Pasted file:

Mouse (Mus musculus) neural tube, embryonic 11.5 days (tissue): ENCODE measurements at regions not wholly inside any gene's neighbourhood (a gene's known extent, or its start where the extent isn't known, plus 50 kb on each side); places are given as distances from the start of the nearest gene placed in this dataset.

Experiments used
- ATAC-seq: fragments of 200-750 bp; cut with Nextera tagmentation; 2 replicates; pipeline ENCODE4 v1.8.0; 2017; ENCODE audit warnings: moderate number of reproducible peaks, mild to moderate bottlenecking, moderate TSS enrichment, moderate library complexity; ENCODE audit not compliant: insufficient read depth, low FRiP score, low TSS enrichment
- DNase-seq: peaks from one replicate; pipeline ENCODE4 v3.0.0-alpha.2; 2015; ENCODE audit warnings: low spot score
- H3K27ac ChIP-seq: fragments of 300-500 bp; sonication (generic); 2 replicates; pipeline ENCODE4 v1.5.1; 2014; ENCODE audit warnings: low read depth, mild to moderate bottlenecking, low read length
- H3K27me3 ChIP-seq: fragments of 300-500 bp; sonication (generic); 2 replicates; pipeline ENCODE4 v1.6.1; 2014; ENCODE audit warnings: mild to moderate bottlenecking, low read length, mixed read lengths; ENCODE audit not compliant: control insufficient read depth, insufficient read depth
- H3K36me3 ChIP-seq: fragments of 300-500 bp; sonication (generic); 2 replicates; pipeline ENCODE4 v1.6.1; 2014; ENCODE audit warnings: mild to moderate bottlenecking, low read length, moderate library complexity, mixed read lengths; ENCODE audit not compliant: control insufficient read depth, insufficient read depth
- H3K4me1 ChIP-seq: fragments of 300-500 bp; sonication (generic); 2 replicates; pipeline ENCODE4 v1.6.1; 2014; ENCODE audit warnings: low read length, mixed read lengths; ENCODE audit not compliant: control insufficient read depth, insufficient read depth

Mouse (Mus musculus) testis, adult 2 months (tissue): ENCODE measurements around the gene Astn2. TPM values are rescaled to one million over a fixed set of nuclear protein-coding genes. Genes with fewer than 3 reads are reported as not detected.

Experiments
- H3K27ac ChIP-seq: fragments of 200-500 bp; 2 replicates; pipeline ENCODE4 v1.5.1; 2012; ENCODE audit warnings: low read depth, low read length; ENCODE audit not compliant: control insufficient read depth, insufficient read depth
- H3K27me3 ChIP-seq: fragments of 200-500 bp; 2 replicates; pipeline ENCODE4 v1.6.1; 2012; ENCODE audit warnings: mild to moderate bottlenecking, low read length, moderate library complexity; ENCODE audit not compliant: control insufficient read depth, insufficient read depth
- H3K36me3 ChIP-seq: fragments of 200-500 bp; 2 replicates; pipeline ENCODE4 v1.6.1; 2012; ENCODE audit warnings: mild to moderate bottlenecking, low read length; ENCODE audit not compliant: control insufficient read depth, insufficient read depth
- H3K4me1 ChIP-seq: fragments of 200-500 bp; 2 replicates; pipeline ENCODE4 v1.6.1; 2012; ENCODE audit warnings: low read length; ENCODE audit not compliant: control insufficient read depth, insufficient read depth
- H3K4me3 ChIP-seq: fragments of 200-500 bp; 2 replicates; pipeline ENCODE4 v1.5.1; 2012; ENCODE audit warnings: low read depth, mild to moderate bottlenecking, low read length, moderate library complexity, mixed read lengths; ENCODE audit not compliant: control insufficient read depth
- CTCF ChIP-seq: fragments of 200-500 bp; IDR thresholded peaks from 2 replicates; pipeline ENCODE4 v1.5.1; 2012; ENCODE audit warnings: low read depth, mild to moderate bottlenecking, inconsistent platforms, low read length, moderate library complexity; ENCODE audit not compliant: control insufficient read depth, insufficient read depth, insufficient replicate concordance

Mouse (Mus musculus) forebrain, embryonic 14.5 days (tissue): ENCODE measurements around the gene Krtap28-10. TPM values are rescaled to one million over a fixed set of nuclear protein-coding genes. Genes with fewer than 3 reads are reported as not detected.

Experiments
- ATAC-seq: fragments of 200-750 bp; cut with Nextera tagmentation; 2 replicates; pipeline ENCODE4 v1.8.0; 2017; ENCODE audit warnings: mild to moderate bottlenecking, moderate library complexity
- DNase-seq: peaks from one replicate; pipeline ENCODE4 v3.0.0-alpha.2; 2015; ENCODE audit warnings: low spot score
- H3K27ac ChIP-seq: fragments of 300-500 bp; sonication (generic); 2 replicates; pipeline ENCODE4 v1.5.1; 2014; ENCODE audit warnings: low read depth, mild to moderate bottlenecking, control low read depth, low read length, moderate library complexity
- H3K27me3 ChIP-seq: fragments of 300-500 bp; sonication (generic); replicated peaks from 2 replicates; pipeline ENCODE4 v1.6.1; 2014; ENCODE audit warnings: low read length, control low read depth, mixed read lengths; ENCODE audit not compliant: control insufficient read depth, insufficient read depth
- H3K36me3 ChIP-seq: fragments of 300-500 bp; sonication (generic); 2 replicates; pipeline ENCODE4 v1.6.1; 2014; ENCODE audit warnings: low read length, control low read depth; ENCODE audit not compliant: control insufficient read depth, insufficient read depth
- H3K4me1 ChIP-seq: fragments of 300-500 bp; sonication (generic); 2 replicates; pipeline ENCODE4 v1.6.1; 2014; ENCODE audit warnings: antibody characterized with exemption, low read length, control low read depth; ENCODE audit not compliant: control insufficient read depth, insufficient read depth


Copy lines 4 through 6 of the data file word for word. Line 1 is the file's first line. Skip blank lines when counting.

- DNase-seq: peaks from one replicate; pipeline ENCODE4 v3.0.0-alpha.2; 2015; ENCODE audit warnings: low spot score
- H3K27ac ChIP-seq: fragments of 300-500 bp; sonication (generic); 2 replicates; pipeline ENCODE4 v1.5.1; 2014; ENCODE audit warnings: low read depth, mild to moderate bottlenecking, low read length
- H3K27me3 ChIP-seq: fragments of 300-500 bp; sonication (generic); 2 replicates; pipeline ENCODE4 v1.6.1; 2014; ENCODE audit warnings: mild to moderate bottlenecking, low read length, mixed read lengths; ENCODE audit not compliant: control insufficient read depth, insufficient read depth